Issues of gender and peer collaboration in a problem-solving computer activity

Laurie E Center, University of Rhode Island


The study investigated student attitude and performance on one problem solving computer activity. Four sections of 61 sixth grade students were randomly assigned to either individual computer instruction or same-sex collaborative pairs for six lessons with the spatial perspectives software, Building Perspectives. Students completed pre and post Computer Attitude Questionnaires (CAQ) and Mental Rotation Tests (MRT) to assess differences in attitude and performance between the instructional environment and/or student gender. Results do not indicate significant differences between the independent and collaborative pairs' environments. Boys, however, significantly outperform girls on both pre and post tests of spatial abilities. Moreover, students significantly improved their performances with no overall change in student attitude towards computers. Girls do increase their preference for work with computers while boys decrease their inclination for computer activities. Furthermore, videotape revealed no significant gender differences in the quality or quantity of verbal interactions between the collaborative pairs. Students employed one of three distinct styles of collaboration: interchanging, teaching & learning, or taking turns. Interchanging peers exchanged the most task-related comments and fewest off task remarks. Collaborative style appears to influence pairs' interactions more than student gender. Exposure and instruction with the Building Perspectives program helped students improve their spatial abilities.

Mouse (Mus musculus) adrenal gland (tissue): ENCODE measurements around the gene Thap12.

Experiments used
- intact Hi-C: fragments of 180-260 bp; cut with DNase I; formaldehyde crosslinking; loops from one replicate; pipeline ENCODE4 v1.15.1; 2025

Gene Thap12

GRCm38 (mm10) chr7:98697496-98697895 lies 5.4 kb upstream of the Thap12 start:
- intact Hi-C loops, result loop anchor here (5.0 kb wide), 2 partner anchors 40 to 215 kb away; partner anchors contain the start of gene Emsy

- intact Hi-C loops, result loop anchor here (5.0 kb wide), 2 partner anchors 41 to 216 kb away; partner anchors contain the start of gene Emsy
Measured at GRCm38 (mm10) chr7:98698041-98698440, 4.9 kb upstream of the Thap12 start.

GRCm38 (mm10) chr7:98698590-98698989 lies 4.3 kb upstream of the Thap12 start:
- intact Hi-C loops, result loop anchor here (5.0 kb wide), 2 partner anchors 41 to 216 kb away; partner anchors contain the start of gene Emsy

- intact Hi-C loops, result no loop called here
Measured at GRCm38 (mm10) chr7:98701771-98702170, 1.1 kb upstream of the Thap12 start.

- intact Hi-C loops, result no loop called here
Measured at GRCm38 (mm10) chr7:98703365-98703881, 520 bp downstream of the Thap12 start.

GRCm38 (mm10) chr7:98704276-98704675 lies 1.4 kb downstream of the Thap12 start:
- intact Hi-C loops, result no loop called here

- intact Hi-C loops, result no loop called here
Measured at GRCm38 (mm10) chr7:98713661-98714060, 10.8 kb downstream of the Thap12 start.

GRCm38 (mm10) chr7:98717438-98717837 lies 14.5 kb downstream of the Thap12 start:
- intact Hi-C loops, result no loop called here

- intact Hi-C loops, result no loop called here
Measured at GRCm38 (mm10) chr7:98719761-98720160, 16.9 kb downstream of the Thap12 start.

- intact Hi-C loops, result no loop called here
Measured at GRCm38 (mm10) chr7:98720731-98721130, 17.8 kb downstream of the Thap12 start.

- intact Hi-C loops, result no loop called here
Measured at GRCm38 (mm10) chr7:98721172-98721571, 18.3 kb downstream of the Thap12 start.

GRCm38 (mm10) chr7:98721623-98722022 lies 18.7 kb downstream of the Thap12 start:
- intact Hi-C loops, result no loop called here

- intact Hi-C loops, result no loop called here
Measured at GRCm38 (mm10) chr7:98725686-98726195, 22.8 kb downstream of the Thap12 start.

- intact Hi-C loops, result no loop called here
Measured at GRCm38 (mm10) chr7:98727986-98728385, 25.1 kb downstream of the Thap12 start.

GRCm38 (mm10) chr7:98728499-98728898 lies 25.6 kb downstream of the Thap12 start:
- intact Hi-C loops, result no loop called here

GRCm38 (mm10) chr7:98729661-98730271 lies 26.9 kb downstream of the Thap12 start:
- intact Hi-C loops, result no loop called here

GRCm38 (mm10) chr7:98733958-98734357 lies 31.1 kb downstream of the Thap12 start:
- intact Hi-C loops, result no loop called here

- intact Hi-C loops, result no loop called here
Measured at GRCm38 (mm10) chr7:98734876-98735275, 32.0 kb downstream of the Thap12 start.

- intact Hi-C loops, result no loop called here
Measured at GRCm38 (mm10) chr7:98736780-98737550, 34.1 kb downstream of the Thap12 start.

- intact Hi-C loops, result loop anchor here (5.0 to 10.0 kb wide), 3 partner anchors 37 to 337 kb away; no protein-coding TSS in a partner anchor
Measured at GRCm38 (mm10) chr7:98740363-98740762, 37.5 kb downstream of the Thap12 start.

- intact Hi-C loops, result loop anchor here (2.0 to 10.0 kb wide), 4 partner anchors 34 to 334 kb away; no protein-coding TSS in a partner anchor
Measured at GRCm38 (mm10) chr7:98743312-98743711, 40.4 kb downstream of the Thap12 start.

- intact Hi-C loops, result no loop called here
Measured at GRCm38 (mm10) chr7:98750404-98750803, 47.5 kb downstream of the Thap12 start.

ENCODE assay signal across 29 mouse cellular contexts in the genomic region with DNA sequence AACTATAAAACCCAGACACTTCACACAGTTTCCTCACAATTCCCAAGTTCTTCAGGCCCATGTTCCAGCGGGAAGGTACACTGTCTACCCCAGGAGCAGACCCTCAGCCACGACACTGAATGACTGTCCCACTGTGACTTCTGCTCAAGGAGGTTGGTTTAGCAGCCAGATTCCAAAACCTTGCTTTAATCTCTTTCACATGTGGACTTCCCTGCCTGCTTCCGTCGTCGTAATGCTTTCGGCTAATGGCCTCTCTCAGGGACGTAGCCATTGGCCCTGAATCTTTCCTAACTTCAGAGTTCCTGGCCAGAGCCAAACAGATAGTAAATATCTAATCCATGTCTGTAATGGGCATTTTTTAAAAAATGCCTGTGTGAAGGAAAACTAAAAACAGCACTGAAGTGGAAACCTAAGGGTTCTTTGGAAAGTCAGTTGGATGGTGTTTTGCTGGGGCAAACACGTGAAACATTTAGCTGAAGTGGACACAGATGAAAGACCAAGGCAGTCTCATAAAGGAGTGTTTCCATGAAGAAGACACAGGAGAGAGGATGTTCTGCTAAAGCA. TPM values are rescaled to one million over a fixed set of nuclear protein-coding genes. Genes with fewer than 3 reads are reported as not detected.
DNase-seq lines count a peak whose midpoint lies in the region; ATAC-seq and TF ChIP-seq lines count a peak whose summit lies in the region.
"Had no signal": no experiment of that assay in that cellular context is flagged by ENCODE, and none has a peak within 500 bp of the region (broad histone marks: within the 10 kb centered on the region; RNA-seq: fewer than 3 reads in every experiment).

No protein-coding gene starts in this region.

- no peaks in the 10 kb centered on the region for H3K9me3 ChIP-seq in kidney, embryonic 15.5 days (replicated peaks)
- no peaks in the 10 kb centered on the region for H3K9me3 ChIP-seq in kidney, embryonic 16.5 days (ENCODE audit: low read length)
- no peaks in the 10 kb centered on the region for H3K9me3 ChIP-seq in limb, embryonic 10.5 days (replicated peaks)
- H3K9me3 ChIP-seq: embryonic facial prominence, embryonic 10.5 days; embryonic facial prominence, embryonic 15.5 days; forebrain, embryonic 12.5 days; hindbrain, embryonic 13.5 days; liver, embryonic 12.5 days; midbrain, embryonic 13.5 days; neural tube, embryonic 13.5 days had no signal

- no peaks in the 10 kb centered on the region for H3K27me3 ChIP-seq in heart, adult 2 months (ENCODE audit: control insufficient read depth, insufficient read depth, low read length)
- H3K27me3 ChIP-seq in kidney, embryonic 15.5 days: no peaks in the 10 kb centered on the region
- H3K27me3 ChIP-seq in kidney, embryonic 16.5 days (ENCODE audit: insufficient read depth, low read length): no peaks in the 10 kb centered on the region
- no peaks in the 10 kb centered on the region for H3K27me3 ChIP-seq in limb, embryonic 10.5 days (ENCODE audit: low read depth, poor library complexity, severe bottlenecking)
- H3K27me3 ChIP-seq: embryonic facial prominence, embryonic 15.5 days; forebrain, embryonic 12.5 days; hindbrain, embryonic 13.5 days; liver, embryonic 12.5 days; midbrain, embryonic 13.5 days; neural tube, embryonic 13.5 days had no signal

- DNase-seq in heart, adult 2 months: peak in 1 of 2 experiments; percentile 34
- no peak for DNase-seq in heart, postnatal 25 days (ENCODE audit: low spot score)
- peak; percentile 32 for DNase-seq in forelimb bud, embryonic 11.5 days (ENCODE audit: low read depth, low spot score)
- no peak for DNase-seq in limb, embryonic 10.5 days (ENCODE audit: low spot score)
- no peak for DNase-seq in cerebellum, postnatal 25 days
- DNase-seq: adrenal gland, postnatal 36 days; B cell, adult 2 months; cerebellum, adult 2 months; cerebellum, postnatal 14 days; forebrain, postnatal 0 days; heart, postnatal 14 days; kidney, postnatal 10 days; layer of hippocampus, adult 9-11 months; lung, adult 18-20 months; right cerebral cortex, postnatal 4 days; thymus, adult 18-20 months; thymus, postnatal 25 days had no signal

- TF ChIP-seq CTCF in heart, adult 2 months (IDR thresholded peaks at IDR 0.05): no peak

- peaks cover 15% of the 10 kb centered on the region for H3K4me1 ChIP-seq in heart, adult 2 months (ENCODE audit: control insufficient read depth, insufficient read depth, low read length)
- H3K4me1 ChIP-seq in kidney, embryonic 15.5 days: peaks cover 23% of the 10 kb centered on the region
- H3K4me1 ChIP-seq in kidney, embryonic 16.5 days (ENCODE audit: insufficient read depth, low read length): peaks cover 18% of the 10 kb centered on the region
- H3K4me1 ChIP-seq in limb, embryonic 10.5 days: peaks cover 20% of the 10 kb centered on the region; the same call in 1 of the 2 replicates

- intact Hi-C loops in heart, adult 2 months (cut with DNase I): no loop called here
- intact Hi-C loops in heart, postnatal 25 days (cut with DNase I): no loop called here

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Recommended Citation

Laurie E Center, "Issues of gender and peer collaboration in a problem-solving computer activity" (2004). Dissertations and Master's Theses (Campus Access). Paper AAI3135894.